ISIS Fights for Control of Syrian Regime's Last Stronghold in Raqqa

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Syria Deeply: How hard will it be for ISIS to take the base?

Lamrani: It's heavily defended. And attacking airports is very difficult because there's flat terrain around them, good fields of fire, so it's hard for to approach without being fired at. They have been anticipating an ISIS attack, especially as ISIS has gone and attacked other regime positions. They knew it was coming and had time to prepare for it. ISIS has lost something like 17 fighters in the Taqba offensive so far, but it will come back and keep trying to take the base. It might take time to get ready to strike again, but this is going to be an ongoing thing and in the long term it doesn't look good for the regime. It's far from the regime's front lines and supply lines.

Syria Deeply: What is it costing the regime to hold Taqba?

Lamrani: It's a drain on resources. We're talking about anywhere from 350 to 1,000 soldiers, keeping them supplied and reinforced, casualty evacuation, and all the ballistic missile attacks that go into keeping the base secure. The regime has really pulled out all the stops on [fortifying the base]. They're spending a lot of resources to protect the base. And the more they concentrate on it, the more they divert resources from other locations in Syria.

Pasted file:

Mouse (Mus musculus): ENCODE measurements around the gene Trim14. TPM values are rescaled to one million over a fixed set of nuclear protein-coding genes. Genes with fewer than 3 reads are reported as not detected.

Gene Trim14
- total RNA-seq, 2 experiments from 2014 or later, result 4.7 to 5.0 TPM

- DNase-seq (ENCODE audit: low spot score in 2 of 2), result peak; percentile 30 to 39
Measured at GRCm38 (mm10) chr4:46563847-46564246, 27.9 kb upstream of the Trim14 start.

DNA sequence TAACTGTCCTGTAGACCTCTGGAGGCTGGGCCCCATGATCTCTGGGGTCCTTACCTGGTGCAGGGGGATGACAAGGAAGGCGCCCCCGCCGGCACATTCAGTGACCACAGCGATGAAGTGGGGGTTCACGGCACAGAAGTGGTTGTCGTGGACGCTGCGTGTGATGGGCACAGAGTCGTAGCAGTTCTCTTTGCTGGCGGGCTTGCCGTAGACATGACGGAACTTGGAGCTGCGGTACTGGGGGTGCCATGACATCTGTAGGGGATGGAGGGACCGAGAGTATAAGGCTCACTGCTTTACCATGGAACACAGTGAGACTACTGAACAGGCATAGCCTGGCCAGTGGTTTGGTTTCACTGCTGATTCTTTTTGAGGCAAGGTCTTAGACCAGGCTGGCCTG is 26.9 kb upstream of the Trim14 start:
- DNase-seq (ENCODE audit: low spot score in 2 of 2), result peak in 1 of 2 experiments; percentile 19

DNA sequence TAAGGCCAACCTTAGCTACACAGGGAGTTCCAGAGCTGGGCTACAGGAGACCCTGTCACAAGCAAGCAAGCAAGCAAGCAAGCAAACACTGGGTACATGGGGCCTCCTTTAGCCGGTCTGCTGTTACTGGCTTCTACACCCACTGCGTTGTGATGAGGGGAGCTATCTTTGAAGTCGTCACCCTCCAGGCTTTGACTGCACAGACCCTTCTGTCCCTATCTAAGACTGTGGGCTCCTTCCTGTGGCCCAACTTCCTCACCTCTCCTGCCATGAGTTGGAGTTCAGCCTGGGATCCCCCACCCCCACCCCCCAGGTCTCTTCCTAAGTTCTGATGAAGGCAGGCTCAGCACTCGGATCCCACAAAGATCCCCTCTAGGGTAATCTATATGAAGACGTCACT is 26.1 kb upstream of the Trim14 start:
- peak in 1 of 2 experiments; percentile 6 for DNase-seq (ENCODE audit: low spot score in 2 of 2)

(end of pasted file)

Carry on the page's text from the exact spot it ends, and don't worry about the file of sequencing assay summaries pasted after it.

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Syria Deeply: What will it mean if the regime loses?

Lamrani: It's a blocking position against ISIS, and if the regime loses, it will release a lot of ISIS fighters from this fight into other areas. It's almost in the middle of Syria and so they can swing those fighters east towards Deir Ezzor, or transition them towards the fight against the Kurds, or to Hama or Homs, the rebel position north of Aleppo. ISIS tends to move in formation of 500 to 800 fighters, and this will clear up a couple of those formations.

This article originally appeared on Syria Deeply.

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